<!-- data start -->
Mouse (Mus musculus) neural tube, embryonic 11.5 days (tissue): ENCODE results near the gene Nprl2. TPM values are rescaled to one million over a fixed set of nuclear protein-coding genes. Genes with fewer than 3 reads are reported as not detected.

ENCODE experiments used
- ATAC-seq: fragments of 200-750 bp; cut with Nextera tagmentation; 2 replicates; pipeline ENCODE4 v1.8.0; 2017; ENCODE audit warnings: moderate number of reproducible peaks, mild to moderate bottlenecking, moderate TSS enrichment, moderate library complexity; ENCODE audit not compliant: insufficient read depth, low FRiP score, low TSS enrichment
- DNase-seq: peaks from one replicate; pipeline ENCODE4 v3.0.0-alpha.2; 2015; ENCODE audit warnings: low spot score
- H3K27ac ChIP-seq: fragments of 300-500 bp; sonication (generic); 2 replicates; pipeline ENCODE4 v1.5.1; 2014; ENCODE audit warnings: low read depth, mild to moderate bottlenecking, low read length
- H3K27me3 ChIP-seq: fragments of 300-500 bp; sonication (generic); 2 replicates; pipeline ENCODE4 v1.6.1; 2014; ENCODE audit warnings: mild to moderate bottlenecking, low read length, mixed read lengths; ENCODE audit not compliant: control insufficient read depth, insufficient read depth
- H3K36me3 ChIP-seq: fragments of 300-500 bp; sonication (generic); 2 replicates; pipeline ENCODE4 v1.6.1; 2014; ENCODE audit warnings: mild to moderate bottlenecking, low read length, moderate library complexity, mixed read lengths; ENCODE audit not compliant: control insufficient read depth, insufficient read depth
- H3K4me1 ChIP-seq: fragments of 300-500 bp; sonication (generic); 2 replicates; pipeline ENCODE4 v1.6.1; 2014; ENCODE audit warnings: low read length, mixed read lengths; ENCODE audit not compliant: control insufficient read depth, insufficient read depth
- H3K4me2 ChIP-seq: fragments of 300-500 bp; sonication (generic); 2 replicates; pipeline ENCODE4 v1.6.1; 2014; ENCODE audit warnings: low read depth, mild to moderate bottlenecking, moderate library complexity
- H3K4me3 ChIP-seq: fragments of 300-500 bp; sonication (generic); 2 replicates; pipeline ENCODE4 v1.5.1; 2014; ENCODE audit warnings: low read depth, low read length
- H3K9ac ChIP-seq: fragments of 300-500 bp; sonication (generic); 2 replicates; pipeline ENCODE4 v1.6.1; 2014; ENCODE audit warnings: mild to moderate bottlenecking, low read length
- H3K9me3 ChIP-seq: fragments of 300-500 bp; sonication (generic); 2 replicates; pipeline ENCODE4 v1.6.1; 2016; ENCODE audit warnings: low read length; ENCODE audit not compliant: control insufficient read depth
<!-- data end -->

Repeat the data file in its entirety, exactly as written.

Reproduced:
Mouse (Mus musculus) neural tube, embryonic 11.5 days (tissue): ENCODE results near the gene Nprl2. TPM values are rescaled to one million over a fixed set of nuclear protein-coding genes. Genes with fewer than 3 reads are reported as not detected.

ENCODE experiments used
- ATAC-seq: fragments of 200-750 bp; cut with Nextera tagmentation; 2 replicates; pipeline ENCODE4 v1.8.0; 2017; ENCODE audit warnings: moderate number of reproducible peaks, mild to moderate bottlenecking, moderate TSS enrichment, moderate library complexity; ENCODE audit not compliant: insufficient read depth, low FRiP score, low TSS enrichment
- DNase-seq: peaks from one replicate; pipeline ENCODE4 v3.0.0-alpha.2; 2015; ENCODE audit warnings: low spot score
- H3K27ac ChIP-seq: fragments of 300-500 bp; sonication (generic); 2 replicates; pipeline ENCODE4 v1.5.1; 2014; ENCODE audit warnings: low read depth, mild to moderate bottlenecking, low read length
- H3K27me3 ChIP-seq: fragments of 300-500 bp; sonication (generic); 2 replicates; pipeline ENCODE4 v1.6.1; 2014; ENCODE audit warnings: mild to moderate bottlenecking, low read length, mixed read lengths; ENCODE audit not compliant: control insufficient read depth, insufficient read depth
- H3K36me3 ChIP-seq: fragments of 300-500 bp; sonication (generic); 2 replicates; pipeline ENCODE4 v1.6.1; 2014; ENCODE audit warnings: mild to moderate bottlenecking, low read length, moderate library complexity, mixed read lengths; ENCODE audit not compliant: control insufficient read depth, insufficient read depth
- H3K4me1 ChIP-seq: fragments of 300-500 bp; sonication (generic); 2 replicates; pipeline ENCODE4 v1.6.1; 2014; ENCODE audit warnings: low read length, mixed read lengths; ENCODE audit not compliant: control insufficient read depth, insufficient read depth
- H3K4me2 ChIP-seq: fragments of 300-500 bp; sonication (generic); 2 replicates; pipeline ENCODE4 v1.6.1; 2014; ENCODE audit warnings: low read depth, mild to moderate bottlenecking, moderate library complexity
- H3K4me3 ChIP-seq: fragments of 300-500 bp; sonication (generic); 2 replicates; pipeline ENCODE4 v1.5.1; 2014; ENCODE audit warnings: low read depth, low read length
- H3K9ac ChIP-seq: fragments of 300-500 bp; sonication (generic); 2 replicates; pipeline ENCODE4 v1.6.1; 2014; ENCODE audit warnings: mild to moderate bottlenecking, low read length
- H3K9me3 ChIP-seq: fragments of 300-500 bp; sonication (generic); 2 replicates; pipeline ENCODE4 v1.6.1; 2016; ENCODE audit warnings: low read length; ENCODE audit not compliant: control insufficient read depth